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Julie McIsaac
on
January 21, 2021

How can I make remote school easier for my child (and me!)?

I’m not going to ask how remote school is going for your family because I see you sitting with your phone in the one quiet corner of the house taking a minute to yourself. I get it. I’d share my secret stash of chocolate if I could. This isn’t easy to manage.

I’m not going to ask how remote school is going for your family because I see you sitting with your phone in the one quiet corner of the house taking a minute to yourself. I get it. I’d share my secret stash of chocolate if I could. This isn’t easy to manage.

But we can do hard things. We just need to continue to lean on and learn from each other.

Most students in the US are learning remotely at least one day a week right now and many are full time.   Remote learning can be synchronous (where the child is online with the teacher and makes faces at their classmates or mutes and unmutes themselves uncontrollably) or asynchronous (where the child moans and complains and procrastinates and falls off their chair while trying to complete classwork the teacher has assigned), or it can be a combination of the two. If your child is managing this new learning smorgasbord reasonably well, please know that good-enough is GREAT, especially right now.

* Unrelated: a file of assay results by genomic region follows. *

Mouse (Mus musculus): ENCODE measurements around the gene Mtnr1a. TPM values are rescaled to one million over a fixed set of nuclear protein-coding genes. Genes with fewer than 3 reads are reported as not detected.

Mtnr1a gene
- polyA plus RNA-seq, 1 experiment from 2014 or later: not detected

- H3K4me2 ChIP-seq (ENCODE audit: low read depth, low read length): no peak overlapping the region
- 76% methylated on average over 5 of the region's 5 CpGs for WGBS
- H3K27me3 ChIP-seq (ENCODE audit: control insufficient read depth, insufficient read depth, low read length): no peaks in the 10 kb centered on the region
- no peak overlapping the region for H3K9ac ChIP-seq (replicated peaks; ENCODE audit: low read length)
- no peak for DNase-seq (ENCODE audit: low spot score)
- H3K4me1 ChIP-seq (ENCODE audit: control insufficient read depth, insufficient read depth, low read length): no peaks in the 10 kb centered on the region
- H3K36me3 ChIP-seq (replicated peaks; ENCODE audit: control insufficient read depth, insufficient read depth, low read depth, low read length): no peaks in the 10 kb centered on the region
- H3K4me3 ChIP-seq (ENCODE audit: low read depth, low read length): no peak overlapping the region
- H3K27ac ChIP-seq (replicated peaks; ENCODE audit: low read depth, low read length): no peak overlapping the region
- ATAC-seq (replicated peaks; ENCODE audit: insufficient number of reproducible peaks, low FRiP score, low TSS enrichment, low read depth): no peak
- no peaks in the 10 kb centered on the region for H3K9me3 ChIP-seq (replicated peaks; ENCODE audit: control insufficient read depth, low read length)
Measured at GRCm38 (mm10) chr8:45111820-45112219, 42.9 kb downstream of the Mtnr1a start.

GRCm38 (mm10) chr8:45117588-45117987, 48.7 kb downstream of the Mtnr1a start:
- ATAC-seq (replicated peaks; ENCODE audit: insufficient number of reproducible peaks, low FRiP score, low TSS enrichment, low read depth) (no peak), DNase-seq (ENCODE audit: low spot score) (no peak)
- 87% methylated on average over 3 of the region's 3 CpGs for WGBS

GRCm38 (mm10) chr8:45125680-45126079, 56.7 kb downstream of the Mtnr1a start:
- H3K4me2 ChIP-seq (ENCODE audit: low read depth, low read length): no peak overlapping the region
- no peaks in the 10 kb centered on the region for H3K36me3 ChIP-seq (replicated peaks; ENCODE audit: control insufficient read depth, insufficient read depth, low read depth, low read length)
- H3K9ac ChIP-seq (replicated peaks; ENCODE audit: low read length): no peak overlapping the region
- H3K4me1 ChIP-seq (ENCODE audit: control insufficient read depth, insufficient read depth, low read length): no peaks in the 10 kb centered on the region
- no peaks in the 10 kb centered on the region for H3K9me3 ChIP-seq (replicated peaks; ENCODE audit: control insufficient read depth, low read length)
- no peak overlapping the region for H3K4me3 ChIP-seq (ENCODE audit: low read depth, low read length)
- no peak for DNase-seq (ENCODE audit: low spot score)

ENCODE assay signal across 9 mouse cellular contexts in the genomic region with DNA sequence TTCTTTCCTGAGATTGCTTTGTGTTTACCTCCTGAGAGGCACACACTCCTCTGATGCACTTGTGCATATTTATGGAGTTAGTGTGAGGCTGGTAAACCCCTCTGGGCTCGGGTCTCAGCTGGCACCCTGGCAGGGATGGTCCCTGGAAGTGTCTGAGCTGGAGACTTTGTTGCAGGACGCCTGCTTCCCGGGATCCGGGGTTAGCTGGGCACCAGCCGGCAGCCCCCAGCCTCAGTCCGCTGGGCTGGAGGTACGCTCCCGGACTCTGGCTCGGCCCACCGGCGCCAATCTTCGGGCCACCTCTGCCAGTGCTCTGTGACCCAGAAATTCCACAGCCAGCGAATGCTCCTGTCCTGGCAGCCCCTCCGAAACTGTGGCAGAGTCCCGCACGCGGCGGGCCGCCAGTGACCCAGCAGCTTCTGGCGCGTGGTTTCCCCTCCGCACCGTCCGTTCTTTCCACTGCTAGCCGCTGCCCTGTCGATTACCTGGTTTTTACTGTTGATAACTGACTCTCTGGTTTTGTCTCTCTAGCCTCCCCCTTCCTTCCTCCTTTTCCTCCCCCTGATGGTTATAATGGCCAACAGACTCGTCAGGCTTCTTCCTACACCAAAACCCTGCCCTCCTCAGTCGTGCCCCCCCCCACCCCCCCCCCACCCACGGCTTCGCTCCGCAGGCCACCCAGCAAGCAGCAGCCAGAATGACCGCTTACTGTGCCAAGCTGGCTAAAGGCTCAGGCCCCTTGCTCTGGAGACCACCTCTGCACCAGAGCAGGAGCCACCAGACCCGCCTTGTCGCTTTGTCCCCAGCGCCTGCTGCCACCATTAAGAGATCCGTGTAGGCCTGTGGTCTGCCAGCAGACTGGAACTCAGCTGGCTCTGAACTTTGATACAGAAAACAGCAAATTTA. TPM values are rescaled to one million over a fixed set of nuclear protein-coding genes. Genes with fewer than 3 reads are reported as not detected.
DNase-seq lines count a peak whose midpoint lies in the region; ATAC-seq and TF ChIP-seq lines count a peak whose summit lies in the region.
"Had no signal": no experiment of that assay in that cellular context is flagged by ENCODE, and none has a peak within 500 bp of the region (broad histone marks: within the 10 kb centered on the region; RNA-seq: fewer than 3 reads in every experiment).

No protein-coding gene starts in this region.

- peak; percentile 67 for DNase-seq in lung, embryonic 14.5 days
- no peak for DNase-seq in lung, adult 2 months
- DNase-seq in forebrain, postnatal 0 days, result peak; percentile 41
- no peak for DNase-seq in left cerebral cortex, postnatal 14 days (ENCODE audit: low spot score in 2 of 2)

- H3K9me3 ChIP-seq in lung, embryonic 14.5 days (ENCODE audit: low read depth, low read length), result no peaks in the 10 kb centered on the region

Unfortunately, many of us parenting children with a learning or developmental disability are not feeling like things are going great right now. So I’m going to stand right up on my chair and shout this part: 

IF YOUR CHILD IS GIVING UP OR AVOIDING REMOTE LEARNING,

IT’S NOT BECAUSE THEY WANT TO MAKE YOUR LIFE HARD.

IT’S NOT BECAUSE THEY’RE A BAD STUDENT OR YOU’RE A BAD PARENT.

What if it’s not because they won’t, but because they can’t?

It’s our job (with the teacher, and team if you have one) to figure out why school isn’t going well. Students can have success in school when what is being asked of them is at their level, is tailored to their individual needs and is delivered using the power of relationship. (What does this mean, “power of relationship”? It means the student and teacher have a mutual respect for one another so when the teacher asks the student to perform, the student is more likely to do so because of the strength of that relationship. It’s powerful.)